How to View All Available HDDs/Partitions in Linux?

A partition is the logical division of hard disk drives into different storage units. Each partition behaves like its own hard drive, allowing users to store and manage data independently. It allows the user to operate multiple operating systems in one machine. Linux offers extensible tools to create, alter, view, remove, and manipulate partitions.

This guide lists possible ways to view all available hard disk drive partitions in Linux.

Method 1: Using the “fdisk” Command

The “fdisk” is the “format disk”  built-in Linux command. It allows the user to create, alter, view, and remove the hard disk drive partitions. It also provides the partition details including “Start”, “End”, “Size”, and the “Type” of partitions. 

Run the “fdisk” command with superuser privileges and the “-l(list)” flag for getting the partition table:

$ sudo fdisk -l

Scroll down the page to view the partition table:

The output shows the hard disk drive partitions in a table format.

Method 2: Using the “cfdisk” Command

The “cfdisk” is the derivative of “fdisk” as it provides the text-based graphical interface. It also provides the hard disk drive partition table in a separate window named “Disk: /dev/sda”.

To perform this task simply execute the “cfdisk” utility with the “sudo” command in the following way:

$ sudo cfdisk

Press “Enter” to “Quit” from the opened “Disk” window from the terminal.

Method 3: Using the “lsblk” Command

The “lsblk” is known as  “list block devices” utilized for getting the devices and partitions details. It comes in almost all Linux distributions. 

Simple type the “lsblk” command and press the “Enter” key to view the available hard disk drives alongside their associated partitions:

$ lsblk

Here the device “sda” contains three partitions “sda1”, “sda2”, and “sda3”.


If the user wants to exclude the loo[ps information then run the above “lsblk” command with the combination of the “-f(file system detail)” and “-e(exclude the devices separated by comma) flags:

$ lsblk -f -e7

Method 4: Using the “parted” Command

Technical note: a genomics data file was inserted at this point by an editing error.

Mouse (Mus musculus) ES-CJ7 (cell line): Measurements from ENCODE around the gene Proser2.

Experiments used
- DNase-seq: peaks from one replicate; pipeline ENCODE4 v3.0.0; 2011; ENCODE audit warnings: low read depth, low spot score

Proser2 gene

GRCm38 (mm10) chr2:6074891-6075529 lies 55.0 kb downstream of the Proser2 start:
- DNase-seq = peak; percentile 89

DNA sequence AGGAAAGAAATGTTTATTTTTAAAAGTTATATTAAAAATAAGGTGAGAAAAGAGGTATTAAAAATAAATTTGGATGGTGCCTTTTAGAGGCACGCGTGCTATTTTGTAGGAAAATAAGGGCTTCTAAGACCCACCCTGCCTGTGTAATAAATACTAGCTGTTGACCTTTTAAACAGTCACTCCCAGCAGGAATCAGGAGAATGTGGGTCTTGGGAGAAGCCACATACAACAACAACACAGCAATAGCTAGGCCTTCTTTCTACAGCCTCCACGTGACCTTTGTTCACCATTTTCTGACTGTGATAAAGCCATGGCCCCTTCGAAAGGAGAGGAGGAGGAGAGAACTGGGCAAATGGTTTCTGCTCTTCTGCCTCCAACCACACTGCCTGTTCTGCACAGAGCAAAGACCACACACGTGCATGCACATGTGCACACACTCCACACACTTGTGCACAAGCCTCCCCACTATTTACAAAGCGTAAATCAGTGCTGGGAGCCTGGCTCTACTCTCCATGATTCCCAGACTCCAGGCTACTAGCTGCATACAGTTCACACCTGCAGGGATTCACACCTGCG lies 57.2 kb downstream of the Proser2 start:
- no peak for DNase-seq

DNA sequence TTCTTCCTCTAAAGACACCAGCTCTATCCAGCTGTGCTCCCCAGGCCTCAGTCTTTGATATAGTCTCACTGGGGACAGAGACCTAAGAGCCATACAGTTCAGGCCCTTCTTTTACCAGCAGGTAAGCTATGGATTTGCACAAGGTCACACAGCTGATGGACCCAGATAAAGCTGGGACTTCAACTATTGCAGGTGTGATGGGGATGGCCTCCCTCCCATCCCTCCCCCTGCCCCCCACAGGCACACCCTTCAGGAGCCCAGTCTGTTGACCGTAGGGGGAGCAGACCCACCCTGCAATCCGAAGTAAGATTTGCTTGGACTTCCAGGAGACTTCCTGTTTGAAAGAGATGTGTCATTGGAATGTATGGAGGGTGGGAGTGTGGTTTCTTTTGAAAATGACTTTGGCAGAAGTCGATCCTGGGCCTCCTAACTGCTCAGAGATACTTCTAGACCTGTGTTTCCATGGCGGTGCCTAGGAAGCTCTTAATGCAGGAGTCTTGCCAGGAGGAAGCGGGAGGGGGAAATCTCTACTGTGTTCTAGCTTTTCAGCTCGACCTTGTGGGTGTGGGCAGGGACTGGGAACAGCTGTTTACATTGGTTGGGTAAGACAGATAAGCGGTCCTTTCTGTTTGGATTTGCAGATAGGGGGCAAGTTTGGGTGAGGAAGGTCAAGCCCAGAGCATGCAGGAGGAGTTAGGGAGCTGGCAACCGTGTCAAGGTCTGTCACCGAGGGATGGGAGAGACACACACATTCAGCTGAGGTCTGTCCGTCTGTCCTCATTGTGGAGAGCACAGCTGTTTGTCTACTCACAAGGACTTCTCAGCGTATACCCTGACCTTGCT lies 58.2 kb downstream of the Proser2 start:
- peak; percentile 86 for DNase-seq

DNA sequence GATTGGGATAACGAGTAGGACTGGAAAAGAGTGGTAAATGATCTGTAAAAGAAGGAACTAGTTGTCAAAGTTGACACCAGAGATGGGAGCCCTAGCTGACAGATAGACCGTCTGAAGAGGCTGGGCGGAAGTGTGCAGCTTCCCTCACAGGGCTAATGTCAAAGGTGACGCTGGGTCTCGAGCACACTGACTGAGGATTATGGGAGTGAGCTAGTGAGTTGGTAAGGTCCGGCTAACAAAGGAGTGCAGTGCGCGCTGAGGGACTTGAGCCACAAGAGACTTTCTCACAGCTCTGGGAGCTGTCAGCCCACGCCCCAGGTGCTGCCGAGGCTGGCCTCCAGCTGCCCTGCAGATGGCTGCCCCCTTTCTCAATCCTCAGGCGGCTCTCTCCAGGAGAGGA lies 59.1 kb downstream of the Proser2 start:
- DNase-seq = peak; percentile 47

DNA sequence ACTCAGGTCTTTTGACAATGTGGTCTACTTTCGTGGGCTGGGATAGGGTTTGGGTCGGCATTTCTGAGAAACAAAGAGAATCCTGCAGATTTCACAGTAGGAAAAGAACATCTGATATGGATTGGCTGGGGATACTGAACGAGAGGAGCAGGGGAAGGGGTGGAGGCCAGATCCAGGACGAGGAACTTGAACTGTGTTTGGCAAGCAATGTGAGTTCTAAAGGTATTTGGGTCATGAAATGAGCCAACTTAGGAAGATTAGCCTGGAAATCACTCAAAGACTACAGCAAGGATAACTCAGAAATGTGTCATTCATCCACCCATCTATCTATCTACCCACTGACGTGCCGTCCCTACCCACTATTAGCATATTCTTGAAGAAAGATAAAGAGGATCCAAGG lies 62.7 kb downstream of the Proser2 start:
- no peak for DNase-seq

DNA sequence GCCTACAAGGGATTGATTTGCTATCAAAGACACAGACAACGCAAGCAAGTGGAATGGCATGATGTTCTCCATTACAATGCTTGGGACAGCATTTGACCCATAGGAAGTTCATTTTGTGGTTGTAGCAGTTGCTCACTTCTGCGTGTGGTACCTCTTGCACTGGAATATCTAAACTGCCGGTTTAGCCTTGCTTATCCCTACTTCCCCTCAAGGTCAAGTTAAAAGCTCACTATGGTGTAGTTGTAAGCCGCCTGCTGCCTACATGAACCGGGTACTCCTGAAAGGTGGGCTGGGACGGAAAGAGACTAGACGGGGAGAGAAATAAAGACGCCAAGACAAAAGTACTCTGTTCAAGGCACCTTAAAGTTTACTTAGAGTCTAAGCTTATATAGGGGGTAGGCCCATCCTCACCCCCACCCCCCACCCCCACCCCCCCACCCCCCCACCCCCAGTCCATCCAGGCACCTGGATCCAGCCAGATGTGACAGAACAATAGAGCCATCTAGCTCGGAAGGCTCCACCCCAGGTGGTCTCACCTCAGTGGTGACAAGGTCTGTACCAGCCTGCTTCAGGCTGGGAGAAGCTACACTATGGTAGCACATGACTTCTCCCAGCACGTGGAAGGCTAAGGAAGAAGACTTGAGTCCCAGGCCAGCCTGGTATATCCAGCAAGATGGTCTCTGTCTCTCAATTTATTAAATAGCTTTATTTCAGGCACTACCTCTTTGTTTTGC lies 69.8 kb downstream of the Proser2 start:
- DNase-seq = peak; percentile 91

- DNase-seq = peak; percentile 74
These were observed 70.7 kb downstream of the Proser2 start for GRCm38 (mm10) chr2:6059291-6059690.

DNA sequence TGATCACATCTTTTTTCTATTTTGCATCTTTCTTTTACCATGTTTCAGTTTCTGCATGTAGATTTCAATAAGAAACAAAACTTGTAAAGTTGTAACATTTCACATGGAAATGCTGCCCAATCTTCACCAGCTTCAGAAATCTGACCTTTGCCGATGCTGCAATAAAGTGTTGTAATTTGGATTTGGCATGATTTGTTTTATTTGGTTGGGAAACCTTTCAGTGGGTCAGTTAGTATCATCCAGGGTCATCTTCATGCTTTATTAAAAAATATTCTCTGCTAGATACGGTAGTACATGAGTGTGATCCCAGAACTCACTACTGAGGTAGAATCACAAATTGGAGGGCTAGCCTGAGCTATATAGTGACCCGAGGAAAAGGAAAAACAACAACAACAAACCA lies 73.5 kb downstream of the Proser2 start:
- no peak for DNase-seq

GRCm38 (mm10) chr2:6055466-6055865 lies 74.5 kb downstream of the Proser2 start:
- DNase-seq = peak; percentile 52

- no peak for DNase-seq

Another command line too with the name “parted” is also beneficial to check the partitions of the hard disk. It is an alternative to the “fdisk” command because it provides the same functionality as “fdisk”. However, it also contains some additional features like resizing and copying partitions.

It controls all the hard disk drive partitions and also views them in this way:

$ sudo parted -l

The “1,2,3” in the “Number” column shows the partitions.

Method 5: Using the “Disks” Application (GUI)

Ubuntu snap store supports the “Disk” application by default to check and balance the hard disk drives and partitions. This section carries out some essential steps to perform this task.

Step 1: Access the “Disks” Tool

First, open up the “Disks” tool using the “Application Menu” search bar as shown in the image:

Click on the shown result and it will open the “Disks” window.

Step 2: View HDD Partitions

The “Disks” window contains a side panel in which all hard disk devices are placed. Now it displays the “Hard Disk” partitions information including the free space. 

Tap on the partition whose information require by the user:

The partition information includes “Size”, “Contents”, “Device”, “UUID” and “Partition Type”.


In Linux, Hard Disk Drives partitions can be viewed using  “fdisk”, “cfdisk”, “lsblk”, and “parted” command line utilities. The partition information can also be checked using the default “Disks” software application. This guide has briefly illustrated both CLI and GUI methods to view all available HDDs/partitions.